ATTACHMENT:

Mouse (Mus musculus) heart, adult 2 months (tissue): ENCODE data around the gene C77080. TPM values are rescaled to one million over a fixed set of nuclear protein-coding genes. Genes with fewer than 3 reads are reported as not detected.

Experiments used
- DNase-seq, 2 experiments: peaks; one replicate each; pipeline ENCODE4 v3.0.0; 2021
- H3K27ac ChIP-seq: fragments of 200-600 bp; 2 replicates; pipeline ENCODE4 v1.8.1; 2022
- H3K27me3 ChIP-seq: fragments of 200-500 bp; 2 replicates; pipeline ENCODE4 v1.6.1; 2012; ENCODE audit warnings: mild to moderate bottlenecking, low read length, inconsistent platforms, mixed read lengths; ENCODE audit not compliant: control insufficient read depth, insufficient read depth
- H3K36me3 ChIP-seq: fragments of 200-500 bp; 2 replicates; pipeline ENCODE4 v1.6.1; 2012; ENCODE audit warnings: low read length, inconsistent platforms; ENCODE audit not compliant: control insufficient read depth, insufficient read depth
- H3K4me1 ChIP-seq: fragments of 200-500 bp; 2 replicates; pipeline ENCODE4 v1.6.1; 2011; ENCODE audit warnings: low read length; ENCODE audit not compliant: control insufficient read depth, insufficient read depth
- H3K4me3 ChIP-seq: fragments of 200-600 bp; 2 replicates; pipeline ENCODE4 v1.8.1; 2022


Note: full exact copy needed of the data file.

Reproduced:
Mouse (Mus musculus) heart, adult 2 months (tissue): ENCODE data around the gene C77080. TPM values are rescaled to one million over a fixed set of nuclear protein-coding genes. Genes with fewer than 3 reads are reported as not detected.

Experiments used
- DNase-seq, 2 experiments: peaks; one replicate each; pipeline ENCODE4 v3.0.0; 2021
- H3K27ac ChIP-seq: fragments of 200-600 bp; 2 replicates; pipeline ENCODE4 v1.8.1; 2022
- H3K27me3 ChIP-seq: fragments of 200-500 bp; 2 replicates; pipeline ENCODE4 v1.6.1; 2012; ENCODE audit warnings: mild to moderate bottlenecking, low read length, inconsistent platforms, mixed read lengths; ENCODE audit not compliant: control insufficient read depth, insufficient read depth
- H3K36me3 ChIP-seq: fragments of 200-500 bp; 2 replicates; pipeline ENCODE4 v1.6.1; 2012; ENCODE audit warnings: low read length, inconsistent platforms; ENCODE audit not compliant: control insufficient read depth, insufficient read depth
- H3K4me1 ChIP-seq: fragments of 200-500 bp; 2 replicates; pipeline ENCODE4 v1.6.1; 2011; ENCODE audit warnings: low read length; ENCODE audit not compliant: control insufficient read depth, insufficient read depth
- H3K4me3 ChIP-seq: fragments of 200-600 bp; 2 replicates; pipeline ENCODE4 v1.8.1; 2022